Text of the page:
Question: Why is it necessary for Christians to attend church? Can’t I be just as good a Christian without going to church? Do I have to be in church to connect with God? How will I feel more connected to God if I come to church?
Frank answers: Sometimes it’s just a chore to get up on Sunday morning and go to church. The weather is never right. It’s too cold or snowy or rainy or it’s just too nice and it’s an opportunity to get out and enjoy God’s world and take care of shopping or other things we have to do because our daily lives are so full of other responsibilities. But it’s also the Lord’s Day and so, whether it’s a nice day or a crummy day, the day belongs to the Lord. And the Lord wants us to join in his celebration of it as the sign of a new creation. It was on Sunday that our Lord rose from the dead, appeared among the apostles, and sent his Holy Spirit and created…the church.
Let’s make sure we agree on what “church” is. When we use the word “church” we can mean an institution, a denomination, a parish, or a building. But none of these is how the Bible thinks of church. In Hebrew “church” is qahal Yahweh, “the assembly of the Lord.” In Greek “church” is ekklesia, “an assembly” of believers. The Latin translation of qahal or ekklesia would be congregatio. Congregating suggests a coming together for some purpose.
There are many kinds and sizes of church to attend from a small emerging church to a medium size church to a cathedral church to an evangelical megachurch. What they all have in common is assembling or congregating—coming together. And the purpose of the coming together is to worship God, to hear God’s Word, to pray for the world, to celebrate the sacraments instituted by Christ, to organize for mission.
In the act of worship we proclaim God’s Name before the world. In the Word we hear God’s will and promise for us and for the world. In common prayer we exercise the priestly role of mediating between God and the world. In the sacraments we are brought into communion with God in Christ and with one another in the body of Christ. In organizing for mission we figure out how best to work for justice and reconciliation and take care of the needs of Christ’s brothers and sisters.
The whole history of salvation is the story of God calling, gathering, enlightening, and sanctifying a people to be his own. This is the story from the patriarchs in Genesis, who generate biologically the people of Israel, through the gathering of the saints into the kingdom of Christ in the Book of Revelation.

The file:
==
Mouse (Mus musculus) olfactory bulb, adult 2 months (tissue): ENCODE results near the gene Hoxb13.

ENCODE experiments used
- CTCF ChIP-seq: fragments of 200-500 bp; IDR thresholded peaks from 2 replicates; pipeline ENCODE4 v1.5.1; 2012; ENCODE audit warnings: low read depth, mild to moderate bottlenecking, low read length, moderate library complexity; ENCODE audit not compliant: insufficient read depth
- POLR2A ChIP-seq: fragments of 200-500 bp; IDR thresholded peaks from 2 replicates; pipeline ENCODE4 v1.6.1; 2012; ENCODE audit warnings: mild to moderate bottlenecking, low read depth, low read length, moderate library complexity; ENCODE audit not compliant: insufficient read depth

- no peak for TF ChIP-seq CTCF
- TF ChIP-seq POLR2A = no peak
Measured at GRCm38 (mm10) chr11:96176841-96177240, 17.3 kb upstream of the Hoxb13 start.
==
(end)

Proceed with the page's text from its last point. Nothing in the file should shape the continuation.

Individuals are called by God to special service. But that service always entails a task related to the life of God’s people, whether it’s Abraham becoming the father of a nation, Moses delivering that nation from bondage in Egypt and receiving God’s Law, David being anointed as king over all the tribes of Israel, the prophets being given a special word of the Lord to deliver to the people in particular circumstances, or Paul taking the gospel of the crucified and risen Jewish Messiah Jesus to the gentiles. We are all baptized into the life of God’s people. Someone had to bring us to the font.
As individuals, we are sent out from the assembly to witness to God’s love in our daily lives and to care for Christ’s brothers and sisters in need. Yes, Christians should also be connected with God apart from the assembly, in their own daily prayer. But even in the prayer of the closet, the prayer our Lord taught us to say is still addressed to “Our Father, who art in heaven.” And someone had to teach us to say it.
One becomes a Christian by being baptized. Baptism is both an immersion into the death and resurrection of Christ and a rite of initiation into the Christian community. That’s why some pastors are reluctant to baptize people for whom we cannot see a continuing relationship with the community of faith in Christ Jesus crucified and risen. The faith in which we are baptized is learned in the community. There’s no way to be a Christian apart from the community of faith, apart from hearing the Word of God and participating in the sacramental meal our Lord left for the church to celebrate for his remembrance. Many churches count as active members those who receive communion as well as make some kind a contribution because both are indications of invested participation in the life of the church.
As to whether you can connect with God without attending church…well, God will get ahold of you if he needs to. He connected to Moses through a burning bush and to Saul the Pharisee who later became Paul the Apostle by a lightning bolt on the highway to Damascus. But we have no guarantee of encountering God in a bush or on the highway. But the eternal Word of God (God’s self-communication) became flesh in Jesus the Christ. And the risen and ascended Christ promises to be present wherever two or three gather in his name (Matthew 18:20).
If you want to connect with God, God is reliably present in Christ. And Christ is reliable present in the assembly and in the word proclaimed and the sacraments administered. In other words, you will feel more connected with God in Christ when you attend church because that’s where Christ promised to be present.
Frank Senn is a retired Lutheran pastor. He was in parish ministry for forty years and taught at the Lutheran School of Theology at Chicago for three years. He was an adjunct professor at Garrett-Evangelical Theological Seminary in Evanston, IL. Since his retirement in 2013 he also taught courses at Trinity Theological College in Singapore, Satya Wacana Christian University in Salatiga, Central Java, Indonesia, and Carey Theological College in Vancouver. He has a Ph.D. in theology (liturgical studies) from the University of Notre Dame.
This above article was first posted on Pr. Senn’s page entitled “Frank Answers.” You can access the original page here.